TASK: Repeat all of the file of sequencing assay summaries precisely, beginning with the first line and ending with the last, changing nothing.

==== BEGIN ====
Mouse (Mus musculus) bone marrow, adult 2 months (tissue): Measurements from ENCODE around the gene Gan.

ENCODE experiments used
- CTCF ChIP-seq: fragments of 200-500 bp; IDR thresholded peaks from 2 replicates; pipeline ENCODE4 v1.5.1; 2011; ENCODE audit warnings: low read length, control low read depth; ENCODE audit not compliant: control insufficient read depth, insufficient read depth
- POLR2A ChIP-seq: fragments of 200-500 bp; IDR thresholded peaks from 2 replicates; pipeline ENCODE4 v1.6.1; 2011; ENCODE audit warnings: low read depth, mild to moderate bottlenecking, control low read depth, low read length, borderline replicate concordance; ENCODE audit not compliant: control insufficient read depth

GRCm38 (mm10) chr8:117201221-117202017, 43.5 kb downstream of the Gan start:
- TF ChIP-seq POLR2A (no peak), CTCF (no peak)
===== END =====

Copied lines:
Mouse (Mus musculus) bone marrow, adult 2 months (tissue): Measurements from ENCODE around the gene Gan.

ENCODE experiments used
- CTCF ChIP-seq: fragments of 200-500 bp; IDR thresholded peaks from 2 replicates; pipeline ENCODE4 v1.5.1; 2011; ENCODE audit warnings: low read length, control low read depth; ENCODE audit not compliant: control insufficient read depth, insufficient read depth
- POLR2A ChIP-seq: fragments of 200-500 bp; IDR thresholded peaks from 2 replicates; pipeline ENCODE4 v1.6.1; 2011; ENCODE audit warnings: low read depth, mild to moderate bottlenecking, control low read depth, low read length, borderline replicate concordance; ENCODE audit not compliant: control insufficient read depth

GRCm38 (mm10) chr8:117201221-117202017, 43.5 kb downstream of the Gan start:
- TF ChIP-seq POLR2A (no peak), CTCF (no peak)